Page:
While I was a postdoc in the Mayberry and Halgren labs at UCSD, I investigated the brain networks involved in syntax in American Sign Language (ASL), adapting the same experimental paradigms we have used in spoken and written English. Our fMRI results replicate the results of Pallier et al. (2011): a correlation of syntactic complexity in left hemisphere language areas. In addition, we clearly distinguish between systems involved in processing the sensory properties of sign language and higher-level linguistic combinatorics. Our results indicate that sign and speech differ with respect to the sensory systems used to extract language data from the environment, but that syntactic processing involves the same left hemisphere language network. This suggests a revision to the ventral stream of Hickok & Poeppel (2007) to incorporate both speech and sign, with separate sensory processing and shared syntactic/semantic processing. We have also used this experimental paradigm to MEG in order to uncover the temporal profile of this activity informed by parsing models.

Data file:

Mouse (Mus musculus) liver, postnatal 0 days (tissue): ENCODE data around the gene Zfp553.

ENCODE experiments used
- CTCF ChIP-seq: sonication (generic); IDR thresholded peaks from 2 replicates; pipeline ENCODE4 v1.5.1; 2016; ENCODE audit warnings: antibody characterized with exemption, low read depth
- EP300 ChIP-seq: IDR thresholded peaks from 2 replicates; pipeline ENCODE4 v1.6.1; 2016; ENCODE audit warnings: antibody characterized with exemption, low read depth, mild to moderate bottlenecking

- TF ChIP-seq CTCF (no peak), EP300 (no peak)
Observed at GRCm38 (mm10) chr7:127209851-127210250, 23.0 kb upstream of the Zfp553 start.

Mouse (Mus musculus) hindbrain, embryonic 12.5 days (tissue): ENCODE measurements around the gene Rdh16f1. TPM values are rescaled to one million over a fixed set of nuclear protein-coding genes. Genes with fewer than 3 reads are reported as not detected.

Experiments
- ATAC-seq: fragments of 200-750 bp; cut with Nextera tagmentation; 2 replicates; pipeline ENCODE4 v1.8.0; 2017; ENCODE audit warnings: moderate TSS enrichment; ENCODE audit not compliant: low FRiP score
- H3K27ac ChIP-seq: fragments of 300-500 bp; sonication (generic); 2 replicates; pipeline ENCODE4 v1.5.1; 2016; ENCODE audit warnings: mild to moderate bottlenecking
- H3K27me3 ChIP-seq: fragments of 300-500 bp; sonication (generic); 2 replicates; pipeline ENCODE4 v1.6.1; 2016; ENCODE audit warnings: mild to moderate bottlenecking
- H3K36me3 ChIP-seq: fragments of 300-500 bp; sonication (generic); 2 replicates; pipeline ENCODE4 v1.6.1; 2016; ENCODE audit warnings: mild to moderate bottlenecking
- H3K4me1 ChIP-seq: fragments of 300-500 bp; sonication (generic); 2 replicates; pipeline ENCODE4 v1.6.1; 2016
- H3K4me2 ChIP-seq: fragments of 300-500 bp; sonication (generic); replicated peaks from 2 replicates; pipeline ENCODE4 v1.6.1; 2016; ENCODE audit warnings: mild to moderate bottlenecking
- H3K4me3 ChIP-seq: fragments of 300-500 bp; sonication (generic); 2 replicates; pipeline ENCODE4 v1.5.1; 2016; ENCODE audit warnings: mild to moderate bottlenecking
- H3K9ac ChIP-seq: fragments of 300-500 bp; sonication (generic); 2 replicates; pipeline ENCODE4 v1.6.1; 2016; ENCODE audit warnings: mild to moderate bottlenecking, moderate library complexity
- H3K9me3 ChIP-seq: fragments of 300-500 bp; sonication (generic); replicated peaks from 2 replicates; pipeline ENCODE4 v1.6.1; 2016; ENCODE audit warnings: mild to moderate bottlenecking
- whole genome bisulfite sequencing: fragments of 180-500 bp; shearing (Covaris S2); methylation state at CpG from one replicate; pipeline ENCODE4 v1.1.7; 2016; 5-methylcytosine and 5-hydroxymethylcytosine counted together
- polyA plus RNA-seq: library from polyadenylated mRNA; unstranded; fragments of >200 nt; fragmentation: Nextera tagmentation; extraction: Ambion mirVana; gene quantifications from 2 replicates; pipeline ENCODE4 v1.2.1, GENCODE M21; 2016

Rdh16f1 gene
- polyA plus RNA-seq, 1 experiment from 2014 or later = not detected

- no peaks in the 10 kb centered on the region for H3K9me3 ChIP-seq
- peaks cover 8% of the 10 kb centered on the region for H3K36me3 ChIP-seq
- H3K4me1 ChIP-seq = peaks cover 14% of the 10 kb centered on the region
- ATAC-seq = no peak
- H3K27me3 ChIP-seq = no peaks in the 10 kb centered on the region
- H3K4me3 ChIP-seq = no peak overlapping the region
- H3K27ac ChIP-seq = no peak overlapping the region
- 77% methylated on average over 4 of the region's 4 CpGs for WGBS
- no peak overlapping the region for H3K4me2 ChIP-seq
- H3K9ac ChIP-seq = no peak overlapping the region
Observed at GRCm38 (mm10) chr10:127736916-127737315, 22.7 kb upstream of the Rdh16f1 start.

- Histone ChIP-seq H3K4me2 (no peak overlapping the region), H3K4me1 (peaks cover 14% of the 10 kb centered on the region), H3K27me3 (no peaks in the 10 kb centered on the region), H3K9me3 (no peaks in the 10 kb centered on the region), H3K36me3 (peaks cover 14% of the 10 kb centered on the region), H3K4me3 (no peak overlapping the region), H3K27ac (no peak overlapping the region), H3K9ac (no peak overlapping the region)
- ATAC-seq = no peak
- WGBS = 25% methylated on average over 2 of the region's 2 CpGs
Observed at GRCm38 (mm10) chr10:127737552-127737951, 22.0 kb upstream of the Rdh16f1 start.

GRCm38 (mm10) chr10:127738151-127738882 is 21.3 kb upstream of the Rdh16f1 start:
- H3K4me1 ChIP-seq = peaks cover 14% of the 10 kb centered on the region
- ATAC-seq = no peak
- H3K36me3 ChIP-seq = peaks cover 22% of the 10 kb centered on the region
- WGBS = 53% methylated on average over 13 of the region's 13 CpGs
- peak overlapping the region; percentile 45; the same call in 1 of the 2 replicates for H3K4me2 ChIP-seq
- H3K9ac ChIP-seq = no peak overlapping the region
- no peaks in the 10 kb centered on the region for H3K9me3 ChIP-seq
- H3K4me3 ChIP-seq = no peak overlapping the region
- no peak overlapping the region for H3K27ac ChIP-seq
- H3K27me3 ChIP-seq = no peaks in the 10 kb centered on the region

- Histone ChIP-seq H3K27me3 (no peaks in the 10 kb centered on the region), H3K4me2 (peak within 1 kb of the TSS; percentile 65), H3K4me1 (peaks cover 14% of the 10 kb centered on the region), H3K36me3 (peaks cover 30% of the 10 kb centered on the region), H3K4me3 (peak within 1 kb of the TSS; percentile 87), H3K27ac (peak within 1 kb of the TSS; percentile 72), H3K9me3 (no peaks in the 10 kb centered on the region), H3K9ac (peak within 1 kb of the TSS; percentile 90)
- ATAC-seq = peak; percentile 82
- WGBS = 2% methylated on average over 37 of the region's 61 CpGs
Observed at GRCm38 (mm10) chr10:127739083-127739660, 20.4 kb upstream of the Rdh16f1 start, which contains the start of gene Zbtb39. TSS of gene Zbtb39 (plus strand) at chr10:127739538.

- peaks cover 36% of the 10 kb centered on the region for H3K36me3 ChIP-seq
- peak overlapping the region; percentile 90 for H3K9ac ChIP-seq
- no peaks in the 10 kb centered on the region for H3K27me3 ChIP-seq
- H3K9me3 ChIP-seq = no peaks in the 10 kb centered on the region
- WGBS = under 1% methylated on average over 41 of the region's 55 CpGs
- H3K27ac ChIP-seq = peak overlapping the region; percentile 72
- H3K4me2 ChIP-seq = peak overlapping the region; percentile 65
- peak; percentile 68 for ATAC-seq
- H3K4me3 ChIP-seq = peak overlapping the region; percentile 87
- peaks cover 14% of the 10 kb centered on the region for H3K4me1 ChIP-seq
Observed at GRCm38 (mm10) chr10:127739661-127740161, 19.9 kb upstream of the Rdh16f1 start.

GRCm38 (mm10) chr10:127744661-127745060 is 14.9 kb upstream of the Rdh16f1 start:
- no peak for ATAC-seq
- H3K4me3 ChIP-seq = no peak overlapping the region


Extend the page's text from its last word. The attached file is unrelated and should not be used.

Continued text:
THE CRITICAL PERIOD FOR LANGUAGE ACQUISITION
We are using these data as important baselines for investigating the critical (or sensitive) period for language acquisition. Many individuals that are born deaf to hearing parents do not receive any exposure to rich linguistic input until adolescence, when they start to receive instruction in ASL. In these people, acquisition of syntax beyond basic word order is severely impaired (Mayberry, 2002; Cheng et al., in preparation). We are currently scanning these people using simple and canonical sentence constructions that they do understand well using MEG and fMRI in order to determine whether their brains use the same or different brain networks for syntax as native signers of ASL, which will help us understand the fundamental nature of the critical period.